I consider all that the Warden told me. Who, he’d said. Not what.

No human controls the Warden. It must be one of the fey. But I cannot imagine a wraith or efrit manipulating the Warden. Such weak creatures could not best him in a battle of wits—and he spits upon those he perceives to have a weaker intellect than him.

But then, not all fey creatures are wraiths or efrits.

“Why would the Nightbringer be interested in a seventeen-year-old girl traveling to Kauf to break her brother out of prison?”

The color drains from the Soul Catcher’s face. Her hand flutters at her side, as if she is trying to catch herself on a bulwark that doesn’t exist.

“Why would you ask such a thing?”

“Just answer.”

“Because—because she has something he wants,” the Soul Catcher sputters. “But he cannot possibly know she has it. It has been hidden for years. And he has been dormant.”

“Not as dormant as you’d like. He’s in league with my mother,” I say. “And the Warden. The old man has been passing information about Laia to someone traveling with us. A Scholar rebel.”

Shaeva’s eyes widen fearfully, and she steps forward, reaching out.

“Take my hands, Elias,” she says. “And close your eyes.”

Despite the urgency of her tone, I hesitate. At my obvious wariness, the Soul Catcher’s mouth hardens, and she springs forward to grab me. I yank my hands back, but her fey reflexes are swifter.

When she takes hold, the earth beneath me twitches. I stumble as a thousand doors in my mind fly open: Laia telling me her story in the desert outside Serra; Darin speaking of the Warden; Keenan’s oddities, the fact that he tracked me when he shouldn’t have been able to; the rope between Laia and me that came apart in the desert …

The Soul Catcher fixes her black eyes on me and opens her own mind. Her thoughts pour into my head in a white-water rush, and when she is done, she takes my memories and her knowledge and lays the fruit of that union at my feet.

“Bleeding, burning hells.” I stumble back from her and catch myself on a boulder, finally understanding. Laia’s armlet—the Star. “It’s him—Keenan. He’s the Nightbringer.”

“Do you see it, Elias?” the Soul Catcher asks. “Do you see the web he spun to ensure his revenge?”

“Why the games?” I push up from the boulder and pace across the bluff. “Why not just kill Laia and take the armlet?”

“The Star is bound by unbreakable laws. The knowledge that led to its creation was given in love—in trust.” She looks away, shame in her eyes. “It is an old magic meant to limit any evil the Star might be used for.” She sighs. “Much good it has done.”

“The jinn living within your grove of trees,” I say. “He wants to free them.”

Shaeva’s eyes are troubled as she stares down into the river below. “They should not be free, Elias. The jinn were creatures of light once. But as with any living thing that is jailed for too long, their imprisonment has driven them mad. I have tried to tell this to the Nightbringer. Of all the jinn, he and I are the only two who still walk this land. But he does not listen to me.”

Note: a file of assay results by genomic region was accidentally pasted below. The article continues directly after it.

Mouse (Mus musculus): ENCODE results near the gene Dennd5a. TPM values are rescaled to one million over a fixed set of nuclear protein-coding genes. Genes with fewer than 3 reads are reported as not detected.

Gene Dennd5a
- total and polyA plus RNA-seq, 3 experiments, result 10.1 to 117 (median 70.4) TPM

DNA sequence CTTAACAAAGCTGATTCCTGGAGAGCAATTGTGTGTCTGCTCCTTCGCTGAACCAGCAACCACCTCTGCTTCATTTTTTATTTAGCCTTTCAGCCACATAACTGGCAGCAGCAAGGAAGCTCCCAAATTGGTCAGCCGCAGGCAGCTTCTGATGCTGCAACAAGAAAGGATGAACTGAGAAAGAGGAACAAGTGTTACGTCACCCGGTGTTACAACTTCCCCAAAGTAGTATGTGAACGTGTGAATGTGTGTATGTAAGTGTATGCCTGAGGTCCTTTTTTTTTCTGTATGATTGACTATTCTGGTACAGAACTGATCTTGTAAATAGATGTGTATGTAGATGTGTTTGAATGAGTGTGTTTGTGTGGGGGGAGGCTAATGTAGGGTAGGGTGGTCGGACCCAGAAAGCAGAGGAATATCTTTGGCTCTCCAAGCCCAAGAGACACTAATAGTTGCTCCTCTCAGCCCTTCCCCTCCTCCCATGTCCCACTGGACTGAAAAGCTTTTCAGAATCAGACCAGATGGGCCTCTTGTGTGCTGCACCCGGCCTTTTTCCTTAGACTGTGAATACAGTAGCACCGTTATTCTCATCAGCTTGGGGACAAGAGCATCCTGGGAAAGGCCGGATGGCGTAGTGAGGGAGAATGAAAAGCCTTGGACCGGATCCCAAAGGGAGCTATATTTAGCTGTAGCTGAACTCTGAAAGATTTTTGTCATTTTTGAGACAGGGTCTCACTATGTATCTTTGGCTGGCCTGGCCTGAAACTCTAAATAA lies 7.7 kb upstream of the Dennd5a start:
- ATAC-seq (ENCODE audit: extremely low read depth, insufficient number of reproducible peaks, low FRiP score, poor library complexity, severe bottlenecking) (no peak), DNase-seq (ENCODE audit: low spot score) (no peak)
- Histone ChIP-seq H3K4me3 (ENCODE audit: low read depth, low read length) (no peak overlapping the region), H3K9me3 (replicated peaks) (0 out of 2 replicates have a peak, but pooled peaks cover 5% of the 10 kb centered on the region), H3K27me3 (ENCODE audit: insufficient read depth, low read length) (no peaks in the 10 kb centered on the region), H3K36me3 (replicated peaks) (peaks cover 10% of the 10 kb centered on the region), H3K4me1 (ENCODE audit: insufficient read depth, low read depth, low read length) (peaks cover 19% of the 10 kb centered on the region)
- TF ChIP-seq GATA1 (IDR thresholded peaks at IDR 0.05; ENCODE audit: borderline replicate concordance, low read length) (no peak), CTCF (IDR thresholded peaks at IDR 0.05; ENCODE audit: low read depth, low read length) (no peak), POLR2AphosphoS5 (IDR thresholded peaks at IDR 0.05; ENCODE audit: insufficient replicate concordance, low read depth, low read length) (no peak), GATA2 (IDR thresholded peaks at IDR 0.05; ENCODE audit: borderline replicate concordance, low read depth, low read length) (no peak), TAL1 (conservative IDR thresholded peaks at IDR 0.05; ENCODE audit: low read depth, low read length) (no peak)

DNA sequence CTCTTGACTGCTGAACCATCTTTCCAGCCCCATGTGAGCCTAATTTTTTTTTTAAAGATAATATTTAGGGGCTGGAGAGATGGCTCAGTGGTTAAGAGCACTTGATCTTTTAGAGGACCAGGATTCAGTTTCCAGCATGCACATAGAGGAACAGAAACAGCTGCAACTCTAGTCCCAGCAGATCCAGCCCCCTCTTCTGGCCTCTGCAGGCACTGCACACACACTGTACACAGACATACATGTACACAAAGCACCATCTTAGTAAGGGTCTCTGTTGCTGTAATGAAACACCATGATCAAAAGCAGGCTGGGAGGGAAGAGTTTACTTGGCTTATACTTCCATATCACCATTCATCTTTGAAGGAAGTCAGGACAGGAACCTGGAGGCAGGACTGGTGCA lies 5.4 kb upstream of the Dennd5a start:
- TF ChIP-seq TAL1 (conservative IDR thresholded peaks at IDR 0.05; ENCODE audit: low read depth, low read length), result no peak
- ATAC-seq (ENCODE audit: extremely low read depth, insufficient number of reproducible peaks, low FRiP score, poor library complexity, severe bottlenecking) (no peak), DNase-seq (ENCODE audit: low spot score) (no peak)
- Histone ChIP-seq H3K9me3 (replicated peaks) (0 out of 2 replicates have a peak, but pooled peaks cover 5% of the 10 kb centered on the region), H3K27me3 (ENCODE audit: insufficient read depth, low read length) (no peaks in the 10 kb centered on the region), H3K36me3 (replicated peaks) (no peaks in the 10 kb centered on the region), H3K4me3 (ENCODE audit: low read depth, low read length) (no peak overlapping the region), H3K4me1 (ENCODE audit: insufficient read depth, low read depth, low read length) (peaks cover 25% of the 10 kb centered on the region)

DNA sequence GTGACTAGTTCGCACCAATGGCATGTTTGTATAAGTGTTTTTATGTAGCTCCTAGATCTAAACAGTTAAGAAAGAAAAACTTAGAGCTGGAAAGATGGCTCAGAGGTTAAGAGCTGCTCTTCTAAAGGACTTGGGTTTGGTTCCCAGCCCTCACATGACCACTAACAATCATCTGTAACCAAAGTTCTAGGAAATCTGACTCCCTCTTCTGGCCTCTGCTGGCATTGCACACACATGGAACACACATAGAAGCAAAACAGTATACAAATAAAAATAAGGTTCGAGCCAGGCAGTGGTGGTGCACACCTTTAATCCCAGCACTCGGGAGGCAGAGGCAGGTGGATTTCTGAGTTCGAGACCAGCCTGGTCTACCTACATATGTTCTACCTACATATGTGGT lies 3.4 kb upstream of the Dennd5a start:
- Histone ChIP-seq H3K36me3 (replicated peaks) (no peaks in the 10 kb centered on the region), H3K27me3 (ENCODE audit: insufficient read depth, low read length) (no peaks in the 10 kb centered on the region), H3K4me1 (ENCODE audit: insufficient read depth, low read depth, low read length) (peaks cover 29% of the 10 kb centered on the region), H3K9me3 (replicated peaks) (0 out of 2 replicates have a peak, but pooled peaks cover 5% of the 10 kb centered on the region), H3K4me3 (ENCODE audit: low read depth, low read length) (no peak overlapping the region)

“We have to do something,” I say. “When he gets the armlet, he’ll kill Laia—”

“He cannot kill her. All who have been given the Star, even if only for a few moments, are protected from him by its power. He can’t kill you either.”

“But I never …” Touched it, I was going to say, until I realize that I asked Laia if I could see it months ago, in the Serran Range.

“The Nightbringer must have ordered the Warden to kill you,” Shaeva says. “But his human slaves are not as obedient, perhaps, as he would like.”

“The Warden didn’t care about Laia,” I realize. “He wanted to understand the Nightbringer better.”

“My king confides in no one.” The Soul Catcher shivers at the crisp air. For a moment, she looks barely older than me. “The Commandant and the Warden are likely his only allies—he does not trust humans. He will have told them nothing of the armlet or the Star, lest they find a way to turn the knowledge against him.”

“What if Laia had died some other way?” I ask. “What would have happened to her armlet?”

“Those who bear pieces of the Star do not die easily,” Shaeva says. “It protects them, and he knows that. But if she had, the armlet would have evanesced into nothingness. The Star’s power would have weakened. It has happened before.”

She puts her head in her hands. “No one understands how deep his hatred for humans runs, Elias. If he frees our brethren, they will search out the Scholars and annihilate them. They will turn on the rest of humanity. Their bloodlust will know no reason.”

“Then we stop him,” I say. “We get Laia away before he can take the armlet.”

“I cannot stop him.” Shaeva’s voice rises in impatience. “He will not let me. I cannot leave my lands—”


A tremor rolls through the Forest, and Shaeva twists around. “They know,” she hisses. “They’ll punish me.”

“You can’t just leave. I have to find out if Laia’s all right. You could help me—”

“No!” Shaeva rears back. “I can have nothing to do with this. Nothing. Don’t you see? He—” She reaches for her throat and grimaces. “The last time I crossed him, he killed me, Elias. He forced me to suffer the torture of a slow death, and then he brought me back. He released the sorry creature that had ruled the land of death before me, and he chained me to this place as punishment for what I did. I live, yes, but I am a slave to the Waiting Place. That is his doing. If I cross him again, skies know what he will inflict upon me. I am sorry—more sorry than you can know. But I have no power over him.”